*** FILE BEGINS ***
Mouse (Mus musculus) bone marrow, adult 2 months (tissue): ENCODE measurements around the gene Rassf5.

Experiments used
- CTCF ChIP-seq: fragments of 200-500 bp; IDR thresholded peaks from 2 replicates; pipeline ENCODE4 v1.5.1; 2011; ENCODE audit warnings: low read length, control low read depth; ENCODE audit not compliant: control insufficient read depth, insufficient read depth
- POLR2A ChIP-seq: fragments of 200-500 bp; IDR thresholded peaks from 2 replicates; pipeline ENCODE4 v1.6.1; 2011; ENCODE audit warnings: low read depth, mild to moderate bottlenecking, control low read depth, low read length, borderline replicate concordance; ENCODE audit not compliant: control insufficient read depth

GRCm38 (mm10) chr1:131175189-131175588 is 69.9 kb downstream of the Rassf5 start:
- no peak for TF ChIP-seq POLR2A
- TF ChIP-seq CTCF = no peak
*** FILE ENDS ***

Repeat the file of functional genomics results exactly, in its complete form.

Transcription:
Mouse (Mus musculus) bone marrow, adult 2 months (tissue): ENCODE measurements around the gene Rassf5.

Experiments used
- CTCF ChIP-seq: fragments of 200-500 bp; IDR thresholded peaks from 2 replicates; pipeline ENCODE4 v1.5.1; 2011; ENCODE audit warnings: low read length, control low read depth; ENCODE audit not compliant: control insufficient read depth, insufficient read depth
- POLR2A ChIP-seq: fragments of 200-500 bp; IDR thresholded peaks from 2 replicates; pipeline ENCODE4 v1.6.1; 2011; ENCODE audit warnings: low read depth, mild to moderate bottlenecking, control low read depth, low read length, borderline replicate concordance; ENCODE audit not compliant: control insufficient read depth

GRCm38 (mm10) chr1:131175189-131175588 is 69.9 kb downstream of the Rassf5 start:
- no peak for TF ChIP-seq POLR2A
- TF ChIP-seq CTCF = no peak